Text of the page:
Nutrition Myths and Facts
Fad diets and nutrition-related sensationalized media headlines abound, leaving consumers confused and questioning the accuracy of the health and nutrition information they read, see, and hear. To clear up some confusion and get the facts about what you’re eating and its effect on your health, here are some popular nutrition myths and the real facts about them.
Myth #1: Egg yolk is filled with “bad” cholesterol and isn’t good for you. Fact: The cholesterol found in eggs – dietary cholesterol, is different from the cholesterol found in the body – blood cholesterol. Some foods (mostly animal products) contain dietary cholesterol. In fact, eggs are a recommended food to increase according to the 2010 Dietary Guidelines. One large egg contains important nutrients like vitamin D, riboflavin, phosphorous and selenium. So what does affect your blood cholesterol? Certain saturated and trans fats like full-fat dairy and pastries made with shortening or partially hydrogenated oils.
Myth #2: Organic means the food is local, natural, and healthier for you. Fact: Organic foods have a health halo around them, but just because something is organic doesn’t mean it is good for you. In fact, there is no evidence that organic foods have more nutrients than non- organic ones. The organic label describes how a product is raised or grown, whereas “local” indicates the food you are consuming was grown nearby. Foods labeled “natural,” “sustainable,” “hormone-free,” or “free-range” are not necessarily organic. As opposed to the use of “organic,” there are not established definitions for any of these other claims.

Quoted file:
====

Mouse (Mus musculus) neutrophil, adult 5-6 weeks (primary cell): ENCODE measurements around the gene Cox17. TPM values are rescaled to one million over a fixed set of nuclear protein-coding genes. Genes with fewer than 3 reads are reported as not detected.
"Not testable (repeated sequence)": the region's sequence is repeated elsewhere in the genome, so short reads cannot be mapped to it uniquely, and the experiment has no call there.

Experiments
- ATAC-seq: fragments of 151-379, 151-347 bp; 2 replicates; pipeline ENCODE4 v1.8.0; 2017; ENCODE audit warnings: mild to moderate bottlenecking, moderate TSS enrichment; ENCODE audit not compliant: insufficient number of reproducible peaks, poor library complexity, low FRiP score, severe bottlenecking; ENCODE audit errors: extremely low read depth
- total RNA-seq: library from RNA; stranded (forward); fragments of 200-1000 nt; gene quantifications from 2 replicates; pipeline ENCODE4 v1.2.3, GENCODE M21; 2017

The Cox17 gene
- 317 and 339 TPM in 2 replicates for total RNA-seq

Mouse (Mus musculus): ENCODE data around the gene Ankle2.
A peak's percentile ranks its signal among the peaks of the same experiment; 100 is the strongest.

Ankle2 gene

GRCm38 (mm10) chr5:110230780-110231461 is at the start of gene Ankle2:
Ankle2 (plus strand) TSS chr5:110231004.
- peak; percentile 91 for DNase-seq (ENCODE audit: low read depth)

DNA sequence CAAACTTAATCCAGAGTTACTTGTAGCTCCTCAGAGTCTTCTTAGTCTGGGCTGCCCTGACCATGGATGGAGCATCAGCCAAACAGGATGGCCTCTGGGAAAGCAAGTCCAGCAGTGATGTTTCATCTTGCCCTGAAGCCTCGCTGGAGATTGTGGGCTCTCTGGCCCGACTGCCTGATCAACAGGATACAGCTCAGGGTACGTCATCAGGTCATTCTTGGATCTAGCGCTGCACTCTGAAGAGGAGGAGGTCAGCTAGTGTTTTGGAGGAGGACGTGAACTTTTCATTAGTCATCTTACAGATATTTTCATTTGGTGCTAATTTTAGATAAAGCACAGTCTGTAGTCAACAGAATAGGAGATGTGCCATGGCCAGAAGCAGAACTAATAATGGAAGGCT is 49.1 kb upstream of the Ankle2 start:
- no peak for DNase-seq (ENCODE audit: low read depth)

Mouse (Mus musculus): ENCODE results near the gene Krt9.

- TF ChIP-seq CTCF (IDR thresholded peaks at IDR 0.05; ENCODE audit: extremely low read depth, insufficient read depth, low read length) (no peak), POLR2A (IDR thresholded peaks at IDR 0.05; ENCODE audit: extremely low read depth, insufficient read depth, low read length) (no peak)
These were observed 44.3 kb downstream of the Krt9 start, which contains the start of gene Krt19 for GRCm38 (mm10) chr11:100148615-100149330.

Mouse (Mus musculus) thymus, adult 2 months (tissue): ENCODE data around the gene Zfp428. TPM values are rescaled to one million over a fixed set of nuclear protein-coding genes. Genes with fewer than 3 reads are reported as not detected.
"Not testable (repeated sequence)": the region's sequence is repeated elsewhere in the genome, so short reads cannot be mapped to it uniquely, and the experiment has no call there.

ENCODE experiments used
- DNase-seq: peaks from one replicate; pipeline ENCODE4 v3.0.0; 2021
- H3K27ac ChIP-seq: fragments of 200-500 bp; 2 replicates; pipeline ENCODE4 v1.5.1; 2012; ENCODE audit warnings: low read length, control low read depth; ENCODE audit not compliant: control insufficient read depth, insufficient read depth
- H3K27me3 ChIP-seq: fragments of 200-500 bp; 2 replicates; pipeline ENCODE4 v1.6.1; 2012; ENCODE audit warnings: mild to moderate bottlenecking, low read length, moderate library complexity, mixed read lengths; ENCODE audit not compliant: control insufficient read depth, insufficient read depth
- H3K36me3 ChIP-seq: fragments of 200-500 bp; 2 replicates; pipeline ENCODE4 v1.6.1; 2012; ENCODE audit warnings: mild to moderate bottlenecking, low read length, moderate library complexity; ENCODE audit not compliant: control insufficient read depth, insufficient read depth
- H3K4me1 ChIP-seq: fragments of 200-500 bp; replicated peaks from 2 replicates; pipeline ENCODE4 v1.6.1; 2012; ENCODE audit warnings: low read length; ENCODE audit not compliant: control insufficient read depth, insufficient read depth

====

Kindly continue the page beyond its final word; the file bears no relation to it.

Myth #3: Beef is the primary source of fat and cholesterol in the diet. Fact: Beef contributes less than 10% of saturated fat and total fat in the diet and is considered one of the top sources of monounsaturated fat, the heart-healthy fat found in olive oil. According to the Dietary Guidelines for Americans 2010, the major sources of saturated fat in the American diet include full-fat cheese, grain-based desserts, dairy-based desserts, and sausage, franks, bacon, and ribs. Beef and mixed beef dishes only account for about four percent of the saturated fat in American diets, and one-third of the saturated fat in beef is stearic acid, which has a neutral effect on blood cholesterol levels.
Myth #4: Eating after 6 pm will lead to weight gain. Fact: Weight gain results from the imbalance of calories in versus calories out, not the time of day you eat. That said, if you have eaten all the calories you need for the day by 6 pm and haven’t expended any of the calories (through exercise), you could potentially gain weight if you continue to eat. But if you haven’t met your calorie needs for the day, you won’t put on the pounds by eating at night as long as you don’t eat more than what you need. Before you sit down on the couch and chow down, think about whether you’re eating for fuel or to cope with stress or other emotions. If it’s the latter, try other ways to deal with the emotions, like meditation or going for a walk.
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By Jessica Fishman Levinson, MS, RDN, CDN for Fresh Express